The Santa Fe New Mexican Staff Report
Police pay: Lawmakers say one way to address rising crime rates in the state is to ensure it has enough law enforcement officers on the job. Members of the House Government, Elections & Indian Affairs Committee on Monday voted unanimously to move forward House Bill 86, which would provide 5 percent pay raises every five years for New Mexico police officers.
The raises, aimed at retaining officers, would come at the five-, 10-, 15- and 20-year marks. Rep. Ryan Lane, R-Aztec, one of the sponsors of the bill, said the retention pay proves “we value [police officers] and value them staying in the state.”
The bill’s fiscal impact report says New Mexico has struggled to increase its law enforcement officer pool, with growth of only 1.8 percent at the local and state level between 2012 and 2021. The report says law enforcement agencies nationwide employ 2.4 officers per every 1,000 residents, while agencies in New Mexico employ 2.2 officers per 1,000. To reach the national level, the state needs to hire another 408 officers, the report says.
Masks and tests: The Senate Health and Public Affairs Committee advanced companion bills that would appropriate a combined $60 million from the state’s federal coronavirus relief funds to buy and distribute at-home COVID-19 testing kits and masks to the public.
Sen. Jeff Steinborn, D-Las Cruces, is sponsoring both pieces of legislation.
“It’s a very prudent thing to give our Department of Health resources to be able to meet the threat of the future, including and especially having the best masks available for the citizens of the state,” Steinborn said.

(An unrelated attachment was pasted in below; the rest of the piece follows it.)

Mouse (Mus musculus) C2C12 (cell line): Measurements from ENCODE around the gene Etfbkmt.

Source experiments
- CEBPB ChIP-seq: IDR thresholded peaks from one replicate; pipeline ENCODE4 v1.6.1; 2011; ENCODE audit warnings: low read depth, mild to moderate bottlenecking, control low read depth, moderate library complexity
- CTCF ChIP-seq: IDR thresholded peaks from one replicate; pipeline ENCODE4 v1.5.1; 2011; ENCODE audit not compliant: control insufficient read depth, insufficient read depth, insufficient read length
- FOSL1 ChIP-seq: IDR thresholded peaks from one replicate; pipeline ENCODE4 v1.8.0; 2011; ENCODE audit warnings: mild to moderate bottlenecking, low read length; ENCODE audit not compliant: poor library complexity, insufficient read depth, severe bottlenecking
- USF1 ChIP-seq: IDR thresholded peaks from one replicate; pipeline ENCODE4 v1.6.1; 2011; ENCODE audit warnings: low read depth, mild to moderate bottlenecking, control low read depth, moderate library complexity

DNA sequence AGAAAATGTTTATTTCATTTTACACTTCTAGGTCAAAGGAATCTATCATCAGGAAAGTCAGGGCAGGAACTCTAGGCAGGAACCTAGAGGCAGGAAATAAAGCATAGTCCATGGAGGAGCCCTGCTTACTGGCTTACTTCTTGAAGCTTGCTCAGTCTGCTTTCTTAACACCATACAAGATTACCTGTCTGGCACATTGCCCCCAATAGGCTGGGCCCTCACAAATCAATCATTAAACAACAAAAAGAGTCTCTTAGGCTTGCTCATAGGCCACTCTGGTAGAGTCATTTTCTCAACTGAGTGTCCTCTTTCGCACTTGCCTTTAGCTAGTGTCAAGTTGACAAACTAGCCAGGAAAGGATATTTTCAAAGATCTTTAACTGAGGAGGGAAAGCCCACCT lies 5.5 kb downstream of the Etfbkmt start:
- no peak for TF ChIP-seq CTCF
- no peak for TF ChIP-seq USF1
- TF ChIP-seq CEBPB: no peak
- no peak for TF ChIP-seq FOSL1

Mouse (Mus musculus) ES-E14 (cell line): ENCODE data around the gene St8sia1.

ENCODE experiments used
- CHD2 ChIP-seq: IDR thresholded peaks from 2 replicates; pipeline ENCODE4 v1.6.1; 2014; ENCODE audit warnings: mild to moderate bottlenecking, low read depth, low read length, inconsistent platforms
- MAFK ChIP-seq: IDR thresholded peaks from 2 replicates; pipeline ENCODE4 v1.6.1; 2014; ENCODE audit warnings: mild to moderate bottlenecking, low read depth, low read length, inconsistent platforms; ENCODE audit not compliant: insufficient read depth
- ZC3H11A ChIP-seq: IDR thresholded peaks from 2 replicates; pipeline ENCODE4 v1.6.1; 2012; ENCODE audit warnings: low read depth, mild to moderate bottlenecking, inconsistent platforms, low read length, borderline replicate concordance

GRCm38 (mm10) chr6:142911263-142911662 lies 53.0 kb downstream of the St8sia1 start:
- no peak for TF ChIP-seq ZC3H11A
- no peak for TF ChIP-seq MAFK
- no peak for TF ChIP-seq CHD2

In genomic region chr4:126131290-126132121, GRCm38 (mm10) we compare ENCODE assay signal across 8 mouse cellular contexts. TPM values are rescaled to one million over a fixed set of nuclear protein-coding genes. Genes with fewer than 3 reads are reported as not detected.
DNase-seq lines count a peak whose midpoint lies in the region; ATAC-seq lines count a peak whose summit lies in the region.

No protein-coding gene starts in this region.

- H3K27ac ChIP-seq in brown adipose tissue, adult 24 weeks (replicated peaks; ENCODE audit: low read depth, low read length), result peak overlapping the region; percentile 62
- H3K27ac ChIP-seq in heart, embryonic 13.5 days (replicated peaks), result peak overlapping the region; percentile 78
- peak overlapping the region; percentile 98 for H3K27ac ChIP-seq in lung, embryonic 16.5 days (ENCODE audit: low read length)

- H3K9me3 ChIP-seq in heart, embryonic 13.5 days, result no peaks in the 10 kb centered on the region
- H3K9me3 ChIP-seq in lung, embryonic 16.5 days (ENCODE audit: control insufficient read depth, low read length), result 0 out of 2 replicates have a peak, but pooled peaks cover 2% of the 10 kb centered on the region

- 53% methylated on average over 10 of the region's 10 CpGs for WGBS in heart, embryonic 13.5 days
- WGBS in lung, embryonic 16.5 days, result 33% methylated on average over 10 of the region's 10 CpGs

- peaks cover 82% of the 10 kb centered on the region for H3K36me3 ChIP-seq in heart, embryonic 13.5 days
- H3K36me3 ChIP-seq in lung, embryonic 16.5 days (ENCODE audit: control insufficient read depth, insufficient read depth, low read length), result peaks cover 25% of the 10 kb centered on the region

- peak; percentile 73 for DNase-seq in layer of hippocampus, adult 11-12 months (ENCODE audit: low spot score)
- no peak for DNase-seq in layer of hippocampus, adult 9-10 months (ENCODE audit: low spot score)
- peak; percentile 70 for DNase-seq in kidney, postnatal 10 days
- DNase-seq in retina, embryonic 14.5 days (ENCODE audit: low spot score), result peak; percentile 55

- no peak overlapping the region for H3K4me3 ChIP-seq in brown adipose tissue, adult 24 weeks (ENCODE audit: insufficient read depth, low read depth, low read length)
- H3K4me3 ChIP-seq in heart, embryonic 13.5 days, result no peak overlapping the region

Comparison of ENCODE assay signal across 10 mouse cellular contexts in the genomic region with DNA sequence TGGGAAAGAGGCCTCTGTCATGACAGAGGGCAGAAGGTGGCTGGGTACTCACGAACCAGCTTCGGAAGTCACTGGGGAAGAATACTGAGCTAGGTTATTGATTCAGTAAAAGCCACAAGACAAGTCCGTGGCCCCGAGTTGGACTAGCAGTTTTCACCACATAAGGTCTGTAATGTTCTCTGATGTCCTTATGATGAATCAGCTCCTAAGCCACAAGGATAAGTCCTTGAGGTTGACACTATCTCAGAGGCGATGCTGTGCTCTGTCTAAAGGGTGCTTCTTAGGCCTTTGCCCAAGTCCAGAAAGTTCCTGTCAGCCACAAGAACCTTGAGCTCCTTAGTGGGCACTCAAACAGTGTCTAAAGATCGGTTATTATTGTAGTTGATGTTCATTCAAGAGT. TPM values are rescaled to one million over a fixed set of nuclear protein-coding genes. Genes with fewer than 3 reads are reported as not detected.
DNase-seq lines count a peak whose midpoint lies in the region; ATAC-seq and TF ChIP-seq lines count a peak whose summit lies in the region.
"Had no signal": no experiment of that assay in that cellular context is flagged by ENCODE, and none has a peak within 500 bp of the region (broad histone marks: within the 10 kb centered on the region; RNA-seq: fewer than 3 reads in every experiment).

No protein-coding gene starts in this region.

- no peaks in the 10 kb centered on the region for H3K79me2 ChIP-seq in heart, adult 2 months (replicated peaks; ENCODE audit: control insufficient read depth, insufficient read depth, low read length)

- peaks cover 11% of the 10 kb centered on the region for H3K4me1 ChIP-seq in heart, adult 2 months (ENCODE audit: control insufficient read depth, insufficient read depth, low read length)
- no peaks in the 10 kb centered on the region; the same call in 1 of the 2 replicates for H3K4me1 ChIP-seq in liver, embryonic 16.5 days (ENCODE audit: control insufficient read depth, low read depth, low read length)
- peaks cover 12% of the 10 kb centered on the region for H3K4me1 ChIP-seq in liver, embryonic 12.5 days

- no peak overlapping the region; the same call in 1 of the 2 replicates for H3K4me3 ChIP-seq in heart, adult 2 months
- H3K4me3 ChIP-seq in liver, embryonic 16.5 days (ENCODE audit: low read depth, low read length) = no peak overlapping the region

Senate Bill 15 would appropriate $10 million to the Department of Health to buy and distribute KN95 or equally effective masks, as well as to create an educational campaign about the importance and proper use of face coverings.
Senate Bill 16 would appropriate $50 million, also to the Department of Health, for at-home testing kits. The state already makes at-home testing kits available to the public under a contract with a private vendor.
Medical center union: Employees at the University of New Mexico Sandoval Regional Medical Center would be allowed to unionize under a bill the Senate Health and Public Affairs Committee endorsed on a 5-1 vote.
Senate Bill 41, sponsored by Senate President Pro Tem Mimi Stewart, D-Albuquerque, would amend the University Research Park and Economic Development Act.
Labor lawyer Shane Youtz told lawmakers the legislation would fix a “historic error.”
“The workers at the [medical center] cannot currently organize under the Public Employees Bargaining Act, but because they are employees of the University of New Mexico, they also cannot organize under the private sector law, the National Labor Relations Act, so they are put in an unbelievably unique position in New Mexico that they’re the only workers who presently can’t have representation in the workplace,” he said.
Several people testified in support of the bill, including labor leaders and a handful of medical center employees.
“We have taken care of this community and this state of sick COVID patients through a pandemic, and now when we stand up and ask for our rights to be recognized, University of New Mexico, once again, is standing against the people of New Mexico,” a registered nurse told the committee.
Quote of the day: “I just wanted to take a moment to compliment my friend and colleague on the other side of the aisle. Sen. [Siah Correa] Hemphill always looks so classy, but today she looks exceptionally stylish.” — Sen. Crystal Diamond, R-Elephant Butte, who was wearing the same blouse and skirt as Hemphill, a Silver City Democrat.
Diamond added: “This is also a reminder to the few staff that remains in the building that still continues to get Sen. Hemphill and I confused when we have our masks on, that instead of making it easier, we’re stepping up our game, so level up.”